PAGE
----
Wine bread with raisins

The origin of bread dates back to the beginnings of humanity and natural yeast has been widely used throughout its history. In recent decades, industrialization has meant that natural fermentation has gradually been replaced by biological yeast in commercial bakeries. Naturally fermented bread, called sourdough bread in English, undergoes a longer fermentation phase, having a slightly sour taste and better shelf life than other breads.

The story of sourdough bread in San Francisco begins during the California Gold Rush, circa 1848, brought by immigrant gold miners from Europe. Some bakeries in the city have used the same yeast since that time, such as the century-old Boudin Bakery.

In the 1980s, natural leaven bread underwent a renaissance among artisan bakers, and this movement was quite intense in San Francisco, which today produces the most famous sourdough bread in the United States.


1 kg of wheat flour

15 g of salt

5 g of dry biological yeast

500 ml of smooth red wine

300 g of raisins



The day before, soak the raisins with 750ml of the wine and let it hydrate overnight in the refrigerator.

Mix the wheat flour, salt, dry yeast and SOURDOUGH for one minute at slow speed

Sift the grapes and set aside

Add the wine gradually and let it mix for 5 minutes on slow speed

After homogenizing, place on speed 2 and continue adding the wine little by little to the recipe

When reaching the point of veil, add the raisins and mix at slow speed until well spread throughout the recipe.

Remove from the kneader and divide into 300g pieces

Ballet and rest

Shape into a loaf shape, being able to cover it with wheat flour and take it to ferment until it doubles in size.

Bake in a ballast oven at 200°c for 25 minutes or in a turbo oven at 180°c for 20 minutes with steam.



Easter pan

Its origins are located over 700 years ago, in a small German town called Naumburg, where the family used to gather at the table around a piece of bread, also called Bread of Christ. Over time, this very traditional food, made with yeast and marzipan, was added to other ingredients, such as dried fruits, nuts and almonds in a way that resembled the land where Jesus was born, where these fruits are produced in abundance. Seven centuries later, in Chile you can find various Easter breads that, to a greater or lesser degree, are inspired by the product that was consumed in that small German town.

Known as Panettone, it was a 15 cm high bread, with a soft citrus taste and a porous texture. This bread was very popular in the past, however today it has almost fallen into oblivion, being replaced by the “pan de pascua criollo”. This one, with Slavic influence, has very distinct characteristics: dark, more humid and very compact, its main ingredients are: ginger, bee honey, candied fruits, raisins and nuts.

The “Bread of Pascua Criollo” is certainly just one of the many versions that exist of this Christmas food. One of the most traditional is the Christmas Cake, of English origin, which, in its recipe, contains guindas (typically Chilean fruit), plums, raisins and brown sugar. Another example is Peruvian bread, this is one of the most recent and for that reason, more difficult to find, its particularity is in its humidity and dark color, thanks to the apple puree that is used in its dough. There are other old recipes that are more accessible on the market, such as “stollen” from Germany and the aforementioned Panettone from Italy. The first is wider, very similar to country bread and with a delicious marzipan core and spices such as cardamon, almonds and a small portion of raisins and candied fruit. Panettone is similar to “stollen”, recognized by its height and light color. As is well known, in Italy, each region has its own cuisine and Panettone is no exception. What is produced in Milan contains more fruit, the one from Genoa is identified for having almost no fruit and for its peculiar taste of anise. Indispensable on the table and awaited all year by adults and children, the “Zadiguí Chorék”, literally “Pan de Pascua”, sprinkled with icing sugar and flavored with exotic seeds is usually offered by guests to hosts, as a sign of the festive atmosphere that reigns on Christmas Eve.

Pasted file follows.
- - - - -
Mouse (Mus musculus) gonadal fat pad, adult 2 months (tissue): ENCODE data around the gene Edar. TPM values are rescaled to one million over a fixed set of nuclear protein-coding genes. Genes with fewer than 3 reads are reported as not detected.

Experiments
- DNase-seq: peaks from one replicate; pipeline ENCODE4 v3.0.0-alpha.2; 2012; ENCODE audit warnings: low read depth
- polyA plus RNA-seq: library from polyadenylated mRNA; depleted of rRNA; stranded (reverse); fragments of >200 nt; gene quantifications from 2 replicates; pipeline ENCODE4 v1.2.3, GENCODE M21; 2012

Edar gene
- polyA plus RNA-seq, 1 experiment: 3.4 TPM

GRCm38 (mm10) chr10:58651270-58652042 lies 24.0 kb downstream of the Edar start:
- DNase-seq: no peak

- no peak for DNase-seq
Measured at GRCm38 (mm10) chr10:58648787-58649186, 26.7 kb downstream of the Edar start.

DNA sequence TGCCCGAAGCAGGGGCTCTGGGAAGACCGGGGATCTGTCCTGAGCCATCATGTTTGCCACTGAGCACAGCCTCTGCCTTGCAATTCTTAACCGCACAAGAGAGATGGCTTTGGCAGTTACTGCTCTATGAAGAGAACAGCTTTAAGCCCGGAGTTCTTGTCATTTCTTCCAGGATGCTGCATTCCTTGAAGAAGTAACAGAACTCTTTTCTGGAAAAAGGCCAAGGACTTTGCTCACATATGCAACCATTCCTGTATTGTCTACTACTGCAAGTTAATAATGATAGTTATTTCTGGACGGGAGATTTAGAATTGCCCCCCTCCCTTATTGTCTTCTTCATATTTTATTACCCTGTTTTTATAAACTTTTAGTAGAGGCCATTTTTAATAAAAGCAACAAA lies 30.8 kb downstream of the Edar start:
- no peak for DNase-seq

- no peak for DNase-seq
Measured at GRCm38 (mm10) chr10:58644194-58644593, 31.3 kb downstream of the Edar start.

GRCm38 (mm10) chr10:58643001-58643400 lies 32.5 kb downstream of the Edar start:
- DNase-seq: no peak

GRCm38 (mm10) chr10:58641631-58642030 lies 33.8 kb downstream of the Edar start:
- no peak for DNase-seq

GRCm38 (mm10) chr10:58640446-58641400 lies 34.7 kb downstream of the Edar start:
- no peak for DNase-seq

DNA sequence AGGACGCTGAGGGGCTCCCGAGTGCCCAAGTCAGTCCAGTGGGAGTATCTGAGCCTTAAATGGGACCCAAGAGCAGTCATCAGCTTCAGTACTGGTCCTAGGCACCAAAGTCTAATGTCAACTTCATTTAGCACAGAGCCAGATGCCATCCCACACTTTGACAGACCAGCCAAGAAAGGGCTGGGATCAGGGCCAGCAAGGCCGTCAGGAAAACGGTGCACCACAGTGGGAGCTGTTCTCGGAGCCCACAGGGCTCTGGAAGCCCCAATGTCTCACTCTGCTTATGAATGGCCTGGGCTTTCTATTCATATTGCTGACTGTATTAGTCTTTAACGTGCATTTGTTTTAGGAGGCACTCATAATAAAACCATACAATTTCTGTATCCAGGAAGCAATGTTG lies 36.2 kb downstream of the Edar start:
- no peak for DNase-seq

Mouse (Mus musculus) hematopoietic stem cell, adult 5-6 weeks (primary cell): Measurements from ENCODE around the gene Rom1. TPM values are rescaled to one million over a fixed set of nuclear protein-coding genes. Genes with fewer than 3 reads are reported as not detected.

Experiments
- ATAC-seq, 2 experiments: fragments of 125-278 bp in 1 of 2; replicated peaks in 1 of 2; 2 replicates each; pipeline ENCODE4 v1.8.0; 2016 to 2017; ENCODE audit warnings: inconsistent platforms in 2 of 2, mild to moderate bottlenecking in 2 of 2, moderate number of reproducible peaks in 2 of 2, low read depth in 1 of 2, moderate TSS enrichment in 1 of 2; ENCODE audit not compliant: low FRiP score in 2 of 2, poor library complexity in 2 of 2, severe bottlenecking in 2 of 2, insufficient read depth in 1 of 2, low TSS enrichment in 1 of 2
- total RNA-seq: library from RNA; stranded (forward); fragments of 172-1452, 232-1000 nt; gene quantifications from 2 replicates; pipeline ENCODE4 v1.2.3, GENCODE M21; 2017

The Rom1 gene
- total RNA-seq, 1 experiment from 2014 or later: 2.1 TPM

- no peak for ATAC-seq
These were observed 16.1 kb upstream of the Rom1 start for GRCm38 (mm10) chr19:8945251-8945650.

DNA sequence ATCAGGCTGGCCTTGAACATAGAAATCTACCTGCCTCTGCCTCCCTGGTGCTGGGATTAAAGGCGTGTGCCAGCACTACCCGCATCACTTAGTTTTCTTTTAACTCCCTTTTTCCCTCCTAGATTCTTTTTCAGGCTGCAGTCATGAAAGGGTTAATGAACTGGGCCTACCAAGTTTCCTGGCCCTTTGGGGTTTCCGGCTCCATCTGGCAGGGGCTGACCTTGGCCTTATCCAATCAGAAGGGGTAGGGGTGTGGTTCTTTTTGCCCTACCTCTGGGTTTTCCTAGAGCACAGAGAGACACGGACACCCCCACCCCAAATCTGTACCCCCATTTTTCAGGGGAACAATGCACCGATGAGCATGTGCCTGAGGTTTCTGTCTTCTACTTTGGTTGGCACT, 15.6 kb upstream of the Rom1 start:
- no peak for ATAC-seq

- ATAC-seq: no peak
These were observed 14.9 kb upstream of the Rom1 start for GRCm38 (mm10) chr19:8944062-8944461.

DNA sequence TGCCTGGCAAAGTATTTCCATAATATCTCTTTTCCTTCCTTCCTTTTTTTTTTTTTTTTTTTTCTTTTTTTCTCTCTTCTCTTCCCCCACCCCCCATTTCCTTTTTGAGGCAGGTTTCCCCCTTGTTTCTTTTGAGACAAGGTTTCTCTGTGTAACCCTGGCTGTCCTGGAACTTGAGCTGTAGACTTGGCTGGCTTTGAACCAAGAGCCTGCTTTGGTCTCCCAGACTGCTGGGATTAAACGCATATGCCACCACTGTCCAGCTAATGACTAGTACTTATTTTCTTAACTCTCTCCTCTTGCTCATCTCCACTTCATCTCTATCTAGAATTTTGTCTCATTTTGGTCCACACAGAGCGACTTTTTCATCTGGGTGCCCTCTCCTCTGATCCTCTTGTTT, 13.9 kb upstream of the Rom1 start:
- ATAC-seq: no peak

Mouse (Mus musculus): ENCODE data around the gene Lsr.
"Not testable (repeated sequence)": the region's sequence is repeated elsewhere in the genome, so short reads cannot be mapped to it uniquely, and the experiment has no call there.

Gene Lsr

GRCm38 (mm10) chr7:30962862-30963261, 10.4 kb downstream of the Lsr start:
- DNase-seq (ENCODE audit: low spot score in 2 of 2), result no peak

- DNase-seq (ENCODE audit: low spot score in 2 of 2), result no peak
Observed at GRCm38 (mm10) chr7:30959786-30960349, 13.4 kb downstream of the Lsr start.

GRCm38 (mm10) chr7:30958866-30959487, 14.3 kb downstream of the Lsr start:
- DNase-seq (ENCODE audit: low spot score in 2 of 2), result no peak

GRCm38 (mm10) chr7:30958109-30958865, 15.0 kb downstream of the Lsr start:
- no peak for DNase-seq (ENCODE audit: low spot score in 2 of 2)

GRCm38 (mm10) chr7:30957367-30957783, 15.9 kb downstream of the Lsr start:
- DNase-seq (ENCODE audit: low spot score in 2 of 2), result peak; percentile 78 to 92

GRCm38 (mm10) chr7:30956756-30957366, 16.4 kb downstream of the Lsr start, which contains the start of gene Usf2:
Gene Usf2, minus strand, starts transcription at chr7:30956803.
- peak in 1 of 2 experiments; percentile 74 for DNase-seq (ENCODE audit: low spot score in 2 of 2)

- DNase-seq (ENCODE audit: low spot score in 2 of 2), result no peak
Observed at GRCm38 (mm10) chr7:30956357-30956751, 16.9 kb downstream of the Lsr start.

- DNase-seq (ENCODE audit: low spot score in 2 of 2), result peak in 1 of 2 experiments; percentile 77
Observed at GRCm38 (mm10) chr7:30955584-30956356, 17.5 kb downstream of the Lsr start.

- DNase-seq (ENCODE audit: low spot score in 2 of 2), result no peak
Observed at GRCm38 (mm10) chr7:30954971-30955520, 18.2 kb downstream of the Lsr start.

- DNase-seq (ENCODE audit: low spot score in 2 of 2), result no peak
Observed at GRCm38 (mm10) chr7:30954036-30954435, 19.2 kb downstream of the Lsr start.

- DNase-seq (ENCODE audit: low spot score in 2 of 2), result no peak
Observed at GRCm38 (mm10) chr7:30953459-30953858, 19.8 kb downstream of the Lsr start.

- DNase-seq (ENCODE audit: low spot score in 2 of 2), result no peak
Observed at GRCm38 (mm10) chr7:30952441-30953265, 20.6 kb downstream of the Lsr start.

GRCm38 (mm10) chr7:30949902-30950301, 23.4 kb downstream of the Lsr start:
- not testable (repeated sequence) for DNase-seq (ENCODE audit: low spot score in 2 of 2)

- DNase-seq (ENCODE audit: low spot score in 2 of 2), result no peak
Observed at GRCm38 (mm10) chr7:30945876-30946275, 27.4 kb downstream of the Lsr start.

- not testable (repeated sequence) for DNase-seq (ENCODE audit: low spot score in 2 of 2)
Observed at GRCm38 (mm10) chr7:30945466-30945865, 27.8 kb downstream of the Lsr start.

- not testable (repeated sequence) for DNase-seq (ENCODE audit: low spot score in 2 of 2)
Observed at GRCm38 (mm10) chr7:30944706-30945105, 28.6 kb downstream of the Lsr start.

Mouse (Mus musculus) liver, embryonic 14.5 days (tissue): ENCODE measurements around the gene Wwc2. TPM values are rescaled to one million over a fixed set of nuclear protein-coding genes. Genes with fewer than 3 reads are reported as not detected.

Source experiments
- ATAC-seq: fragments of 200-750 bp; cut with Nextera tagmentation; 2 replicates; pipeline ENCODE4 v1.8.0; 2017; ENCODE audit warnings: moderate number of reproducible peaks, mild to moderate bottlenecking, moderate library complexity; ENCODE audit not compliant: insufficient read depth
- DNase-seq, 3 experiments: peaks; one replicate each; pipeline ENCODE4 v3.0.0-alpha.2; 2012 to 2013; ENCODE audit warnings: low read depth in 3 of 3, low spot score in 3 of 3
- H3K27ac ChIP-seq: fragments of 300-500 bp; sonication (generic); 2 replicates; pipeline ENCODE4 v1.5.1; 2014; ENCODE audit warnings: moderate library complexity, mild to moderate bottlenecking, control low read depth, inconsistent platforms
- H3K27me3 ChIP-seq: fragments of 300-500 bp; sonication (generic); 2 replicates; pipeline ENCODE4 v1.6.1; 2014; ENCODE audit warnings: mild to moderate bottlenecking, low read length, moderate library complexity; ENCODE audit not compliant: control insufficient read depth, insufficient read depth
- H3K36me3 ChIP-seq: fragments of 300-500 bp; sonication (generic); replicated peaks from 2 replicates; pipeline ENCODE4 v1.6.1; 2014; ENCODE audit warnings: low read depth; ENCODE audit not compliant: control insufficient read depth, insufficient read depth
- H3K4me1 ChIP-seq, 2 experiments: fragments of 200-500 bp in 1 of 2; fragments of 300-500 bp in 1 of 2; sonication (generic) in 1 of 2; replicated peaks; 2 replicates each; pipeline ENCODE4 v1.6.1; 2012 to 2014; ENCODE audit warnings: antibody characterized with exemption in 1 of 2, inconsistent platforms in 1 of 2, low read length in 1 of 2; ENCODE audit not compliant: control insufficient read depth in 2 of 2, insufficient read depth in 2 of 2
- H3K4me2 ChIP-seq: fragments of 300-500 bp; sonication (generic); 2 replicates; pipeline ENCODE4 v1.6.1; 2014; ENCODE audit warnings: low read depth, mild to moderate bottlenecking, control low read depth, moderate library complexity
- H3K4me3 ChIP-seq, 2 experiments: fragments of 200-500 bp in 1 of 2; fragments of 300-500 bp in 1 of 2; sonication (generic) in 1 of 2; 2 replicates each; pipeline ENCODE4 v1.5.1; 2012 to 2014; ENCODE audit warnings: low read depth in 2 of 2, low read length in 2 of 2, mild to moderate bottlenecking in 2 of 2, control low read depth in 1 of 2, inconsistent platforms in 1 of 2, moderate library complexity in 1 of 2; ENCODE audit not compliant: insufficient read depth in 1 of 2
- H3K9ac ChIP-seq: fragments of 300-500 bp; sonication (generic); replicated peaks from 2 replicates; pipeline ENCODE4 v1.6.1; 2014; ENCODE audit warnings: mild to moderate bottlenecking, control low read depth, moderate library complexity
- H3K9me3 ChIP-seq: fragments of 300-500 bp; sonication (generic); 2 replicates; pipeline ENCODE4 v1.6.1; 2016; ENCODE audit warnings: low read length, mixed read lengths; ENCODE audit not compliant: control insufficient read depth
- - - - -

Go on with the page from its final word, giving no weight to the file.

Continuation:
250 g of dark raisins

250 g of walnuts, split in half

250 g of raw whole almonds with skin

250 g of roasted peanuts, skinned and unsalted

500 g of candied fruit

45 ml of dark rum

4 g of Tahiti lemon zest

3 g of cinnamon powder

2 g of grated nutmeg

3 g of clove powder

1,100 kg of wheat flour

12 g baking powder, sieved

3 g of salt

500 g unsalted butter at room temperature

500 g of icing sugar

420G eggs at room temperature

500 g of dulce de leche


DBO OLEX to anoint the form 


The day before, add the raisins, walnuts, almonds, peanuts, candied fruits, rum, lemon zest and spices in a bowl, mix well, cover with plastic wrap and let it rest until the next day.

In a bowl, sift together the flour, yeast and salt and set aside.

The next day, beat the butter and sugar in an electric mixer for about 5 minutes, until light and fluffy.

Add eggs one by one, beating well after each addition.

Add the dulce de leche and beat for about 3 minutes, until incorporated.

While beating, add the flour mixture, the SOURDOUGH, the yeast and salt and beat just until everything is incorporated.

Finally, add the fruits soaked in the rum and mix.

Pour the dough into the pan greased with DBO OLEX and bake in a preheated oven at 150°C for 1 hour and 15 minutes or until golden.

Remove from oven, let stand for 25 minutes before unmolding and allow to cool completely before cutting.

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